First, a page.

Did Artificial Intelligence Really Decode the Voynich Manuscript? Some Leading Scholars Doubt It

Scholars questioned the methodology of the paper that sparked the reports.

The Voynich manuscript has baffled scholars for centuries. Photo by Cesar Manso/AFP/Getty Images.

Last month, some remarkable news surfaced: the fabled Voynich manuscript had finally been decoded by artificial intelligence. But it turns out that the content of the cryptic 600-year-old, 240-page document—written in a language nobody has ever seen before or since—may still be a mystery.

Scholars and Voynich experts quickly sought to set the record straight, expressing doubts over the accuracy of the research methodology applied in the 2016 paper that claimed to have cracked the ancient puzzle.

Most scholars agree that the manuscript is written in a substation cipher, a simple code in which certain letters of the alphabet are interspersed with made-up ones. The problem that has confounded researchers for centuries is that nobody knows what language (or alphabet) the document was originally written in.

In Decoding Anagrammed Texts Written in an Unknown Language and Script, written by computer science professor Grzegorz Kondrak and graduate student Bradley Hauer of the University of Alberta in Canada, the researchers developed a methodology for finding the source language of ciphered texts and then tested the algorithm they developed on the ancient manuscript. In the end, Kondrak and Hauer concluded that the Voynich was originally written in Hebrew. But scholars are questioning the methodology they used to arrive at this conclusion.

Kondrak and Hauer wrote an algorithm to identify certain patterns in texts such as how often each letter or combination of letters appears. Next they used the Universal Declaration of Human Rights (which is translated into 380 languages) as a sample text to teach the algorithm to identify the original language of a text encrypted with substitution ciphers—which worked—but when they turned the algorithm on the Voynich manuscript, problems began to emerge with some of their underlying assumptions.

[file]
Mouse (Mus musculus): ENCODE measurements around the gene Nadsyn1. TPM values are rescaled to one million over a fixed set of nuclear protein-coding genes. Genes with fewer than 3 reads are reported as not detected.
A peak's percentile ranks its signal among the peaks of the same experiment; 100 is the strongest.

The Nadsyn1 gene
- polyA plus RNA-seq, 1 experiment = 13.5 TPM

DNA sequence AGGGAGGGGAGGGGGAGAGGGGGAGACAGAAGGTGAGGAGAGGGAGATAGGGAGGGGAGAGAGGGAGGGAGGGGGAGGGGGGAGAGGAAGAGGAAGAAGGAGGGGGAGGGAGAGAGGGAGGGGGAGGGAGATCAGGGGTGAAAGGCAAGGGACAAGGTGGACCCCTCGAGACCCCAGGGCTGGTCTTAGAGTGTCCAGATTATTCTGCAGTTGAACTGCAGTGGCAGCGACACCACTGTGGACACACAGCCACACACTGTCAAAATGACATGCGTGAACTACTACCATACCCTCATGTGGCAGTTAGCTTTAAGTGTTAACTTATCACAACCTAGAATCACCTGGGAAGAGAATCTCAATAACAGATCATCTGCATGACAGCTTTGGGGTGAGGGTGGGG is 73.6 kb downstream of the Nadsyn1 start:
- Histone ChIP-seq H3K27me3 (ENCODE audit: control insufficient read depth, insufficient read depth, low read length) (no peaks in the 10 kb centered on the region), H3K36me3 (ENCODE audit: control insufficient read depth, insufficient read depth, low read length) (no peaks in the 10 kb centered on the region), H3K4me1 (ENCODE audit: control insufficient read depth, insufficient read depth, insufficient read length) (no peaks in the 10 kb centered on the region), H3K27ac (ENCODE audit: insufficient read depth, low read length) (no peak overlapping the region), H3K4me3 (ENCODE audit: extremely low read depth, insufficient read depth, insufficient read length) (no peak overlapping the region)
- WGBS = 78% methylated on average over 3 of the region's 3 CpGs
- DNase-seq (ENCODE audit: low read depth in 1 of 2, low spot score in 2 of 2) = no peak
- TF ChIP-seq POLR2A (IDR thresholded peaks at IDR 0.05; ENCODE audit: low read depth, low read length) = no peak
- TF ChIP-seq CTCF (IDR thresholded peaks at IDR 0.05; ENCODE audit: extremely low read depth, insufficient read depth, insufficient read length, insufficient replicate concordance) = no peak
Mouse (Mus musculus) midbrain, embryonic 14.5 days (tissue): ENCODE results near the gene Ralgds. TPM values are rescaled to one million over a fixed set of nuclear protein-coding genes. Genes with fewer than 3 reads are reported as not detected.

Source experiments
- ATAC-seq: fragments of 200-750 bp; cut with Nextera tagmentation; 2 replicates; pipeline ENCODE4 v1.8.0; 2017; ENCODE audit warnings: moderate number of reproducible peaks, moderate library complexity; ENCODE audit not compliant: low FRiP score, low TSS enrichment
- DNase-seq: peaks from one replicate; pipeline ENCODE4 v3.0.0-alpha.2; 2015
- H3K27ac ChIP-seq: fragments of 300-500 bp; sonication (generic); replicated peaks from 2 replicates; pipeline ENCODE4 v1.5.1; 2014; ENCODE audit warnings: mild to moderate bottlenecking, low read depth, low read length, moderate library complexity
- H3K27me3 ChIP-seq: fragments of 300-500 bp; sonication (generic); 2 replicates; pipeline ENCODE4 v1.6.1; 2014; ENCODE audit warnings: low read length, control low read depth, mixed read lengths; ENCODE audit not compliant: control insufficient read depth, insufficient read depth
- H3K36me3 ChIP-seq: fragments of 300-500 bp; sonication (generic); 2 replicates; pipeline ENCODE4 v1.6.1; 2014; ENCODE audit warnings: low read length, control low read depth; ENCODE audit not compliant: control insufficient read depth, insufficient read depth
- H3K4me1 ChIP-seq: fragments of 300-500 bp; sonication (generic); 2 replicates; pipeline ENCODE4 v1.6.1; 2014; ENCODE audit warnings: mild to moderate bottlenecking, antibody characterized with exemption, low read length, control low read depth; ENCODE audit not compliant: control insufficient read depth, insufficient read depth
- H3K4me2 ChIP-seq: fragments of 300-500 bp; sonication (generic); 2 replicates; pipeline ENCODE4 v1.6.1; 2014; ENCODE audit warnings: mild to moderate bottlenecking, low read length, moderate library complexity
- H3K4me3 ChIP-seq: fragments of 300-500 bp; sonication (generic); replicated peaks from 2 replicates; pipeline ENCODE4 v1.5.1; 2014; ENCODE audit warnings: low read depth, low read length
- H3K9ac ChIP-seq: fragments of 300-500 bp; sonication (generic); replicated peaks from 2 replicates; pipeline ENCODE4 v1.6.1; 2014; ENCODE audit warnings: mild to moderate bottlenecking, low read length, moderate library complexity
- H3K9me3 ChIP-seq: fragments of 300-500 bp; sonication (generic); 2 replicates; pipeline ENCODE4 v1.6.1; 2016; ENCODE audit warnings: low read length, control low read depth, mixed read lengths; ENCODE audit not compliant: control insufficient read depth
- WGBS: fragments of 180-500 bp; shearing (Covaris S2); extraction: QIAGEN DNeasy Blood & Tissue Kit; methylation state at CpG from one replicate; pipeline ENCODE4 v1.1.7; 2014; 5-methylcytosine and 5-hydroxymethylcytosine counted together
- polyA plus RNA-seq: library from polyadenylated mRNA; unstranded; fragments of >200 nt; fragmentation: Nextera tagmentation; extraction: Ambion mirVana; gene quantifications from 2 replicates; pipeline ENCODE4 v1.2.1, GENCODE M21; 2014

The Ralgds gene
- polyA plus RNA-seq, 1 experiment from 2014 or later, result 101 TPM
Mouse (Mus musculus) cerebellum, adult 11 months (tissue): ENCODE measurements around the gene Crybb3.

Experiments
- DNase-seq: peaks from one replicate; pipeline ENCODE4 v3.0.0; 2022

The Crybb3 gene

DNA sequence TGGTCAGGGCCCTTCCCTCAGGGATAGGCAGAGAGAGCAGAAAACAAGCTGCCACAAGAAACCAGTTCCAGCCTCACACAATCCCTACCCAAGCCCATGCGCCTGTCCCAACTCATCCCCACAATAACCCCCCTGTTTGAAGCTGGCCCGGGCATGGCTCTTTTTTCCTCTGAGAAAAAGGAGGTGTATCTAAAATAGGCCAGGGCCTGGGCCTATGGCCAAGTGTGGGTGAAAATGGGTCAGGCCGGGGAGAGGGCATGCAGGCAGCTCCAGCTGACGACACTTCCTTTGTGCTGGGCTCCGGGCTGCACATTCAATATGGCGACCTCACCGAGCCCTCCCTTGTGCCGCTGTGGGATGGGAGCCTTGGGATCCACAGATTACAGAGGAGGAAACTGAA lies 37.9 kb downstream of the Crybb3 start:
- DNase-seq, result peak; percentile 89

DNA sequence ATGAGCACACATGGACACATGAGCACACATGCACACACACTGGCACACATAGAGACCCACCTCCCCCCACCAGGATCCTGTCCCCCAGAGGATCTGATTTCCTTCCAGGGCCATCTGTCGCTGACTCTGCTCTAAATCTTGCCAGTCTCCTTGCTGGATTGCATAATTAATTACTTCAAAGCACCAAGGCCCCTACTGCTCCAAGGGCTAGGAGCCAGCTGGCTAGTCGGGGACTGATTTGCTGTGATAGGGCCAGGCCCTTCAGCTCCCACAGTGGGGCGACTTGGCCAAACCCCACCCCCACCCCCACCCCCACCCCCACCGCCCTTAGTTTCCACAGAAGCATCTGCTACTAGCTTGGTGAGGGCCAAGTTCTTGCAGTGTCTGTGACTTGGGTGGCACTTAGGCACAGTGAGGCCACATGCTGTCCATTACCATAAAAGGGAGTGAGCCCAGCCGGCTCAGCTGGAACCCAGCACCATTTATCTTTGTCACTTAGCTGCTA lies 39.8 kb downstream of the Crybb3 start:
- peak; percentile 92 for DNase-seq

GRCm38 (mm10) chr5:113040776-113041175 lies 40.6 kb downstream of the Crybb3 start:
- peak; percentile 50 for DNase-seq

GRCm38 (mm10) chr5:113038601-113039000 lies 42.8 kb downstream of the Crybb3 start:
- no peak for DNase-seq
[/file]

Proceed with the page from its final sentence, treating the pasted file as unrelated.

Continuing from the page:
Lisa Fagin Davis, executive director of the Medieval Academy of America, told the Verge that an algorithm trained to identify modern languages cannot reliably be used to identify the language of a document that has been carbon dated to the 15th century. “The grammar, spelling, and vocabulary would have been quite different, especially for a manuscript like the Voynich that is scientific in nature,” Davis said.

In addition, Kondrak and Hauer’s algorithm merely produces suggestions for potential matches but doesn’t evaluate the likelihood of these matches. Beyond that, the researchers based their analysis on a debatable theory that the Voynich is also encoded in anagrams, a hypothesis that has been suggested before but which is not supported by scholarly consensus.

Kondrak and Hauer admit in the paper that they had to make some adjustments for the translation to make sense in Hebrew, writing that the first attempt was “not quite coherent.” The adjustments included making “a couple of spelling corrections” before using Google Translate to convert the text into English. “Any time you have to resort to Google Translate over someone who has actually studied the language, you’re going to lose some credibility,” Fagin said.

Speaking to the Verge, professor Shlomo Argamon, a computational linguist at the Illinois Institute of Technology, concluded that “their method… gives them huge latitude in doing this sort of impressionistic interpretation. They take this decoded sentence, squint at it through thick eyeglasses, and say that’s good enough for us.” Nick Pelling, a Voynich expert who’s written several books on the mysterious document goes even further, saying that the paper’s likelihood of being correct is “So close to zero percent as makes no practical difference.”

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